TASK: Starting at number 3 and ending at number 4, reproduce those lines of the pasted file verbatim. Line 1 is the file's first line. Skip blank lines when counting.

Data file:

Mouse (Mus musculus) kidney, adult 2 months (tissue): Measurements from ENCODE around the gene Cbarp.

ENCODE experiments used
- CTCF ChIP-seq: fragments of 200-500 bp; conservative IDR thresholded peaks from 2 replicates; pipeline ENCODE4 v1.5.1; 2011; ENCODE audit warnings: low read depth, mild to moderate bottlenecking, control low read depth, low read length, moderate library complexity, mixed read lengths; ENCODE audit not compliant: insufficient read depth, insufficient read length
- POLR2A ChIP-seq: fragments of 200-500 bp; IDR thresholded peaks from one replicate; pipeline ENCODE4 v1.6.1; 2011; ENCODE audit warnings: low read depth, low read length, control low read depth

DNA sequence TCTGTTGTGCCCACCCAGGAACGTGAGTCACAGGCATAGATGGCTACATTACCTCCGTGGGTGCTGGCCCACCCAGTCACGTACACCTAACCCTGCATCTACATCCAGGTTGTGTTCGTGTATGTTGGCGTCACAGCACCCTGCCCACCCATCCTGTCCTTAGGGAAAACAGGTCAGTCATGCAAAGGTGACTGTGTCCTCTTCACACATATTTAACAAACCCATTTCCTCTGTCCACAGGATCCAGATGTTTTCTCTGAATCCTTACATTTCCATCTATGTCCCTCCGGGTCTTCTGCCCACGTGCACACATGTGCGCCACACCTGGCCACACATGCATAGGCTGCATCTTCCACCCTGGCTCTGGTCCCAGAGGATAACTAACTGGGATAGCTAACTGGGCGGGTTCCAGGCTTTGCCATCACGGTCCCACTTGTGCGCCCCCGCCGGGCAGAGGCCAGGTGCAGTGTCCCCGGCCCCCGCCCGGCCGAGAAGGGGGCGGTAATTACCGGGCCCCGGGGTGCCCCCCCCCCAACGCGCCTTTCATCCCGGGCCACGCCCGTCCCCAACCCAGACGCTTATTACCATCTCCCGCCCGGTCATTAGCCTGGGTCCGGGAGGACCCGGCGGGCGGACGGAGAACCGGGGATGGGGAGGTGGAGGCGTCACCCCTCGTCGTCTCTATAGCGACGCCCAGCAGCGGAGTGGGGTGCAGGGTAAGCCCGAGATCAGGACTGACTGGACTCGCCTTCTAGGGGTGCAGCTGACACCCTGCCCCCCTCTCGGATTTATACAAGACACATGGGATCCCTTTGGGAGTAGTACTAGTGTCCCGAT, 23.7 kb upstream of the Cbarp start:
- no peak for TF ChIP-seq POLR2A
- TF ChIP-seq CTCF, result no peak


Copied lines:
- CTCF ChIP-seq: fragments of 200-500 bp; conservative IDR thresholded peaks from 2 replicates; pipeline ENCODE4 v1.5.1; 2011; ENCODE audit warnings: low read depth, mild to moderate bottlenecking, control low read depth, low read length, moderate library complexity, mixed read lengths; ENCODE audit not compliant: insufficient read depth, insufficient read length
- POLR2A ChIP-seq: fragments of 200-500 bp; IDR thresholded peaks from one replicate; pipeline ENCODE4 v1.6.1; 2011; ENCODE audit warnings: low read depth, low read length, control low read depth